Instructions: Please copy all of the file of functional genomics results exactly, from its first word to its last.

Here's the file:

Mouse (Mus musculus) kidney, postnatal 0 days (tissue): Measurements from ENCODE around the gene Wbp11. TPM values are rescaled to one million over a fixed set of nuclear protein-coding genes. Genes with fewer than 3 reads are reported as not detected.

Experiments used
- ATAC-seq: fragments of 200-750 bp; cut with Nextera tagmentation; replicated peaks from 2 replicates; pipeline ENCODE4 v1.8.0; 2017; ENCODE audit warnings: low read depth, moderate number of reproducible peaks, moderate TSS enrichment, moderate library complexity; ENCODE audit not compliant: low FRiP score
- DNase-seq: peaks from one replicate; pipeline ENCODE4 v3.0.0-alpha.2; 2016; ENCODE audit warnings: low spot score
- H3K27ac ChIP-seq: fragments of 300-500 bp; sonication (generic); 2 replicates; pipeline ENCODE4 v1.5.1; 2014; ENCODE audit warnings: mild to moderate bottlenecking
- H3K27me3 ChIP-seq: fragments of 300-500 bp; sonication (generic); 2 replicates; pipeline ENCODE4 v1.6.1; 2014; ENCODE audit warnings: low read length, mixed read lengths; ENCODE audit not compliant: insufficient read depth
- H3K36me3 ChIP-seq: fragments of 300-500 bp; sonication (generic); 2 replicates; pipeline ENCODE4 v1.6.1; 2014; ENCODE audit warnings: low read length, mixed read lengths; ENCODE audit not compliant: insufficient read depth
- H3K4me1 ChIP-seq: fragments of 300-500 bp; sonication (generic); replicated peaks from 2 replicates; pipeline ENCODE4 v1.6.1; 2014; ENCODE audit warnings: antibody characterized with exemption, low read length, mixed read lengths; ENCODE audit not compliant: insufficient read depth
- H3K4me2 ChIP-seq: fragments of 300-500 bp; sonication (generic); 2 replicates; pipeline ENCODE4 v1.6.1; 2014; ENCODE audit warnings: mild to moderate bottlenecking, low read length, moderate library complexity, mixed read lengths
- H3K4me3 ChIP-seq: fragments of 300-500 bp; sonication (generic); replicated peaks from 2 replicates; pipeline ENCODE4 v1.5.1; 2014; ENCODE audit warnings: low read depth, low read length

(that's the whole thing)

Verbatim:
Mouse (Mus musculus) kidney, postnatal 0 days (tissue): Measurements from ENCODE around the gene Wbp11. TPM values are rescaled to one million over a fixed set of nuclear protein-coding genes. Genes with fewer than 3 reads are reported as not detected.

Experiments used
- ATAC-seq: fragments of 200-750 bp; cut with Nextera tagmentation; replicated peaks from 2 replicates; pipeline ENCODE4 v1.8.0; 2017; ENCODE audit warnings: low read depth, moderate number of reproducible peaks, moderate TSS enrichment, moderate library complexity; ENCODE audit not compliant: low FRiP score
- DNase-seq: peaks from one replicate; pipeline ENCODE4 v3.0.0-alpha.2; 2016; ENCODE audit warnings: low spot score
- H3K27ac ChIP-seq: fragments of 300-500 bp; sonication (generic); 2 replicates; pipeline ENCODE4 v1.5.1; 2014; ENCODE audit warnings: mild to moderate bottlenecking
- H3K27me3 ChIP-seq: fragments of 300-500 bp; sonication (generic); 2 replicates; pipeline ENCODE4 v1.6.1; 2014; ENCODE audit warnings: low read length, mixed read lengths; ENCODE audit not compliant: insufficient read depth
- H3K36me3 ChIP-seq: fragments of 300-500 bp; sonication (generic); 2 replicates; pipeline ENCODE4 v1.6.1; 2014; ENCODE audit warnings: low read length, mixed read lengths; ENCODE audit not compliant: insufficient read depth
- H3K4me1 ChIP-seq: fragments of 300-500 bp; sonication (generic); replicated peaks from 2 replicates; pipeline ENCODE4 v1.6.1; 2014; ENCODE audit warnings: antibody characterized with exemption, low read length, mixed read lengths; ENCODE audit not compliant: insufficient read depth
- H3K4me2 ChIP-seq: fragments of 300-500 bp; sonication (generic); 2 replicates; pipeline ENCODE4 v1.6.1; 2014; ENCODE audit warnings: mild to moderate bottlenecking, low read length, moderate library complexity, mixed read lengths
- H3K4me3 ChIP-seq: fragments of 300-500 bp; sonication (generic); replicated peaks from 2 replicates; pipeline ENCODE4 v1.5.1; 2014; ENCODE audit warnings: low read depth, low read length